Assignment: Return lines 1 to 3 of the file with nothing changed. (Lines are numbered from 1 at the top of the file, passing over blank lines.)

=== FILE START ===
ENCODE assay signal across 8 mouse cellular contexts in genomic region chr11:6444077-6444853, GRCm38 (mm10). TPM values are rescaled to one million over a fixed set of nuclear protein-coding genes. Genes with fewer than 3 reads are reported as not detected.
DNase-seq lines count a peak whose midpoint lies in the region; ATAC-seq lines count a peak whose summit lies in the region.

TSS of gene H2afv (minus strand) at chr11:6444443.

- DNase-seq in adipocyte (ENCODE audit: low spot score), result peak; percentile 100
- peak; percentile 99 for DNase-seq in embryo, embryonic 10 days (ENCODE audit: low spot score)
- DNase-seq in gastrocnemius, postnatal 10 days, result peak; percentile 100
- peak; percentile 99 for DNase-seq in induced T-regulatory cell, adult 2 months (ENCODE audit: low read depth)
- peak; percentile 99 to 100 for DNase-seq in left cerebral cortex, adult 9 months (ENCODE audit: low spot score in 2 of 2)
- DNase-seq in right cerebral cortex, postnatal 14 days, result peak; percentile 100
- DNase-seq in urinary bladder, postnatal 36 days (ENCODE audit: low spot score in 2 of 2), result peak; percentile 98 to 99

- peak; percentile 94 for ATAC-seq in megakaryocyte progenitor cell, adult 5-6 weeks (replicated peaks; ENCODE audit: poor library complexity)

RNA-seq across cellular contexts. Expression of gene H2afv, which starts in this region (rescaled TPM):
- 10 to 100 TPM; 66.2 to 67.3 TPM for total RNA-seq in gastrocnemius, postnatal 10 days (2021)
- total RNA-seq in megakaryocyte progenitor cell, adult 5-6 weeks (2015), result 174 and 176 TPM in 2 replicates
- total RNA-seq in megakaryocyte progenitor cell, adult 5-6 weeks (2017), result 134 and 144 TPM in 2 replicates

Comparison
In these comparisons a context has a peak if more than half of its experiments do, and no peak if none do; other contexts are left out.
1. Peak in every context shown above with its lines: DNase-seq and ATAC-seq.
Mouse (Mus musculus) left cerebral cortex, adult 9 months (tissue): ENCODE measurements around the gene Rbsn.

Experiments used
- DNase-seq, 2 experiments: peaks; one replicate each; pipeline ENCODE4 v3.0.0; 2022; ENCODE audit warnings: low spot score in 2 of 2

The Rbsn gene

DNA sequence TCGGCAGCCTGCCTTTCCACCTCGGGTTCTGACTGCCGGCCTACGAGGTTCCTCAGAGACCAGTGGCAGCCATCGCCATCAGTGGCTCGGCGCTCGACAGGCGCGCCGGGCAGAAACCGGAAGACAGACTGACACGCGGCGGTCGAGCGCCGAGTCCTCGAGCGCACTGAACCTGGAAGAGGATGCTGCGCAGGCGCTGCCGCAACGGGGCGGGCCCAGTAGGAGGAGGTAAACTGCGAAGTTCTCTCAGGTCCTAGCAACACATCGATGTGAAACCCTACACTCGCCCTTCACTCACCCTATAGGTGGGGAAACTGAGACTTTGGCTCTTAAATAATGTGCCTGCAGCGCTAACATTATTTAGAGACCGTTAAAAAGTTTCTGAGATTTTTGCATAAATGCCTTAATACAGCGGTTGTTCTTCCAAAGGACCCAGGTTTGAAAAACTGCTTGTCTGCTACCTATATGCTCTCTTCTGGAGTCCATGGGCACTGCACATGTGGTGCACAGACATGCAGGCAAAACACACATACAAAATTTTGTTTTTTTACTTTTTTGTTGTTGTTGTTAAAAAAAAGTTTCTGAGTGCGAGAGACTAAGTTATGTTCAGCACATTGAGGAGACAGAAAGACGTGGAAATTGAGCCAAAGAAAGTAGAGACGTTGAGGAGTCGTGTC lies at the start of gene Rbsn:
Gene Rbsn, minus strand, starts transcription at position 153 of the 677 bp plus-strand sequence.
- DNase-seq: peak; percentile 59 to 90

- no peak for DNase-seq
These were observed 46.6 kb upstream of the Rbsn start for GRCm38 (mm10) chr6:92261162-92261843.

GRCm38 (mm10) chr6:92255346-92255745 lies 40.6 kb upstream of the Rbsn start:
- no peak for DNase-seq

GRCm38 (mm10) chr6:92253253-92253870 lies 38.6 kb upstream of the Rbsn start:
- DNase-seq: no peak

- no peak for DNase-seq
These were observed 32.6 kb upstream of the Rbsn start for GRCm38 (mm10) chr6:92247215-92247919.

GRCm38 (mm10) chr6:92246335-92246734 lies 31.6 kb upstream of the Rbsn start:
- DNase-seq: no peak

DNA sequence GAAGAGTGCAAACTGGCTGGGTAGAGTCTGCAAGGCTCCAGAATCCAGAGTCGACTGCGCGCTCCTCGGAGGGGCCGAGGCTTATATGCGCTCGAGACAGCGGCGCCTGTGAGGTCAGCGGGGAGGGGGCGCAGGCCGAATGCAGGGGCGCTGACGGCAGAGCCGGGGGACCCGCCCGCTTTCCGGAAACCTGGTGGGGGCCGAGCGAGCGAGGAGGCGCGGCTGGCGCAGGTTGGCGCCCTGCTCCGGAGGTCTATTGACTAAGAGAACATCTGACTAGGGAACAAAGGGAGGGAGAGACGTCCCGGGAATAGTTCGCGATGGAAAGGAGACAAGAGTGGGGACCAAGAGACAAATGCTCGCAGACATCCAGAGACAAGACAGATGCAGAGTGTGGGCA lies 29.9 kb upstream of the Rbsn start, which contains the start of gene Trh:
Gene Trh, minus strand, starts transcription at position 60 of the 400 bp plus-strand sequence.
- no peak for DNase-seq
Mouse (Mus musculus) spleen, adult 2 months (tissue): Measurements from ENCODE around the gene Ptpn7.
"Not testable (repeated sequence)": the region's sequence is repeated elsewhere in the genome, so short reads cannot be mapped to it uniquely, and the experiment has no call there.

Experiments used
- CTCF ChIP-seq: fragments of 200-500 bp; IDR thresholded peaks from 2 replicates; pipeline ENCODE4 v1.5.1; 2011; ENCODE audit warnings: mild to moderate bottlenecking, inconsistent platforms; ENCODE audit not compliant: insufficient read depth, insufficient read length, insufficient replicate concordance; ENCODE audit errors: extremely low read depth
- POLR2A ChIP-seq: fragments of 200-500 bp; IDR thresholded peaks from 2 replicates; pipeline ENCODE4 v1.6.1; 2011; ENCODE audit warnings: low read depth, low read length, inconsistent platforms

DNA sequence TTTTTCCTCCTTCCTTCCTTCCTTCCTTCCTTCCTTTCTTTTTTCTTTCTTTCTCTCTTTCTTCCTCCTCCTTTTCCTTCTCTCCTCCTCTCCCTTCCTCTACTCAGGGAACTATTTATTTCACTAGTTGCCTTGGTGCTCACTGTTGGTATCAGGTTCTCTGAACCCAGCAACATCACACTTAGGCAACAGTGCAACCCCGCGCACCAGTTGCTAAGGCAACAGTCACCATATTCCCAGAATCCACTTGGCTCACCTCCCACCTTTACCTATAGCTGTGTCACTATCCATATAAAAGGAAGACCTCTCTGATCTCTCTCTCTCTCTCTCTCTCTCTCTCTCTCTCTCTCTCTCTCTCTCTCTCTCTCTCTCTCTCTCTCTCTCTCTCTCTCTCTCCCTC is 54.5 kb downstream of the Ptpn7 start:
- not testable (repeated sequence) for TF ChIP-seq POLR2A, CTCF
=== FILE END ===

ENCODE assay signal across 8 mouse cellular contexts in genomic region chr11:6444077-6444853, GRCm38 (mm10). TPM values are rescaled to one million over a fixed set of nuclear protein-coding genes. Genes with fewer than 3 reads are reported as not detected.
DNase-seq lines count a peak whose midpoint lies in the region; ATAC-seq lines count a peak whose summit lies in the region.

TSS of gene H2afv (minus strand) at chr11:6444443.